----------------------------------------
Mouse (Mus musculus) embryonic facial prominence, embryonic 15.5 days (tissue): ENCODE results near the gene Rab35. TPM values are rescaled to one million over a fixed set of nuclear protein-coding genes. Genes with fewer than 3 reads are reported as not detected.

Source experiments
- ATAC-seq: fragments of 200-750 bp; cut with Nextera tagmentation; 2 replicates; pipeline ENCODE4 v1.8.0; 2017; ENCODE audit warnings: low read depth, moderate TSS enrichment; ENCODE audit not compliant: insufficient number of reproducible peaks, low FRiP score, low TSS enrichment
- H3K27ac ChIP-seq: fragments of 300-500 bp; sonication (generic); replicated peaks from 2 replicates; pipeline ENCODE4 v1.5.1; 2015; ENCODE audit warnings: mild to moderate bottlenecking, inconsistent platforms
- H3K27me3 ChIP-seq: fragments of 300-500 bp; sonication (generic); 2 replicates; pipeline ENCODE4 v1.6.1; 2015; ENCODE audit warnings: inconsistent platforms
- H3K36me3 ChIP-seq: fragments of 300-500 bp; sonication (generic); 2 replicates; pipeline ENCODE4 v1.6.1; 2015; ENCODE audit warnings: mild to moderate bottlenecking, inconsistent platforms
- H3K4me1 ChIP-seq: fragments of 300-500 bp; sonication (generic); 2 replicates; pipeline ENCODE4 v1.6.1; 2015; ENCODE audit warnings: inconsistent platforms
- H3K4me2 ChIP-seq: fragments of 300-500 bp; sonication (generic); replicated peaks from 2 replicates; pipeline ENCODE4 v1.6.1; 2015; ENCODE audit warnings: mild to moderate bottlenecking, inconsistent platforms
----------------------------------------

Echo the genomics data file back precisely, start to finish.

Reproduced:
Mouse (Mus musculus) embryonic facial prominence, embryonic 15.5 days (tissue): ENCODE results near the gene Rab35. TPM values are rescaled to one million over a fixed set of nuclear protein-coding genes. Genes with fewer than 3 reads are reported as not detected.

Source experiments
- ATAC-seq: fragments of 200-750 bp; cut with Nextera tagmentation; 2 replicates; pipeline ENCODE4 v1.8.0; 2017; ENCODE audit warnings: low read depth, moderate TSS enrichment; ENCODE audit not compliant: insufficient number of reproducible peaks, low FRiP score, low TSS enrichment
- H3K27ac ChIP-seq: fragments of 300-500 bp; sonication (generic); replicated peaks from 2 replicates; pipeline ENCODE4 v1.5.1; 2015; ENCODE audit warnings: mild to moderate bottlenecking, inconsistent platforms
- H3K27me3 ChIP-seq: fragments of 300-500 bp; sonication (generic); 2 replicates; pipeline ENCODE4 v1.6.1; 2015; ENCODE audit warnings: inconsistent platforms
- H3K36me3 ChIP-seq: fragments of 300-500 bp; sonication (generic); 2 replicates; pipeline ENCODE4 v1.6.1; 2015; ENCODE audit warnings: mild to moderate bottlenecking, inconsistent platforms
- H3K4me1 ChIP-seq: fragments of 300-500 bp; sonication (generic); 2 replicates; pipeline ENCODE4 v1.6.1; 2015; ENCODE audit warnings: inconsistent platforms
- H3K4me2 ChIP-seq: fragments of 300-500 bp; sonication (generic); replicated peaks from 2 replicates; pipeline ENCODE4 v1.6.1; 2015; ENCODE audit warnings: mild to moderate bottlenecking, inconsistent platforms